On October 2013, Google rolled out Penguin 2.1, also known as the fifth version that was implemented for the filter. The webspam update also got an upgrade after the core algorithm went through a significant overhaul with Hummingbird, which was launched in August.
The webspam-fighting update entailed slight improvements on Penguin’s second-generation technology. Penguin 2.0 improved on the algorithm itself to detect websites that utilize black hat or spammy techniques to game the search engine and deceptively gain higher ranks in the SERPs.
One particular target for the Penguin filter are websites guilty of buying paid links to manipulate search bots into thinking that they’re an authoritative source of information. Google uses the number of backlinks you get from other sites as a signal that users can trust your content. That’s why some site operators purchase links to boost their rankings.
Bad links typically come from these three categories:
Panda began the work of cleaning up the SERPs from low-quality content and Penguin supplements the process by understanding the links that were associated with each website in the search engine’s index. This filter made sure that organic links coming from trustworthy sources benefited the sites they’re linking to while those with spammy links were devalued.
According to a tweet by Matt Cutts, Google’s head of the webspam team at the time, they estimated the impact of Penguin 2.1 to affect less than one percent of queries. While it may seem inconsequential, it was noticed by the webmaster community with a lot of site operators suffering a significant drop in traffic when the update rolled out.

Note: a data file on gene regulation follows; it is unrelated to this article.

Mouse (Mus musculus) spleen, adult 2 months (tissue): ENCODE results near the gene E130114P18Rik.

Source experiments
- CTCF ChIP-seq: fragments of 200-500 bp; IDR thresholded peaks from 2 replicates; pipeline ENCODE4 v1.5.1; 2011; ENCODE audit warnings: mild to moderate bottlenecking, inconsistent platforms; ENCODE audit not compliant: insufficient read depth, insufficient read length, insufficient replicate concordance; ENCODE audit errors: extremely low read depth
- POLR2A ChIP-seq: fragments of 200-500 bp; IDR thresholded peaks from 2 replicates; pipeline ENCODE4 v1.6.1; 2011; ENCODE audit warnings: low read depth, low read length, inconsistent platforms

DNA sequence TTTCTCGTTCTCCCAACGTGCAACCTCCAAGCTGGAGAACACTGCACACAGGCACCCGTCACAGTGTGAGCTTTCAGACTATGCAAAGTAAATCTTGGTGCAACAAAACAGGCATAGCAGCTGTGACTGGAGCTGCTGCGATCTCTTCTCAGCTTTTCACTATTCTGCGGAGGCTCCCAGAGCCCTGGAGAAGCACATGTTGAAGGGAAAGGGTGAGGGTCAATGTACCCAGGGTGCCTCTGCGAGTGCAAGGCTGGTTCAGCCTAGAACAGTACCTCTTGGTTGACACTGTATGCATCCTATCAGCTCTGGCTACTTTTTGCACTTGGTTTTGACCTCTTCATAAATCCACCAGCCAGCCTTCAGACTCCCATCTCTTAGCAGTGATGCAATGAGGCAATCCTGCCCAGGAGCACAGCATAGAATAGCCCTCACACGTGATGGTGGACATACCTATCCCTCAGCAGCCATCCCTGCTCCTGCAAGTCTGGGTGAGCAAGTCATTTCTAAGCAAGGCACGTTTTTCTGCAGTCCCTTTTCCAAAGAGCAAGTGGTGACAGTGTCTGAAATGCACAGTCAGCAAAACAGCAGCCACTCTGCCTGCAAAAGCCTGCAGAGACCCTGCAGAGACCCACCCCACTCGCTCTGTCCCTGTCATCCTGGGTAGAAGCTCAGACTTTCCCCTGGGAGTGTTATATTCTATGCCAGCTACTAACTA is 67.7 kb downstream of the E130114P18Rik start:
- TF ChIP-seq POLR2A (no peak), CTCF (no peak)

On the fortunate side, others recovered after being hit by previous updates and a small portion of those who haven’t been affected by the filter before gained traffic with Penguin 2.1. There were also sites that saw no change in their rankings and traffic volume.
It can be challenging to recover from being penalized by Penguin. Google has explicitly said that they can’t honor reconsideration requests for this particular update since the system applies the penalty automatically and the developers opted not to override the algorithm’s decision manually. Instead of thinking that Google wrongly imposed a Penguin penalty on your site, your mindset should be to figure out where things went wrong and fix them.
Here are some tips on how to clean up your links to ensure that your domain stays in line with the search engine’s quality standards: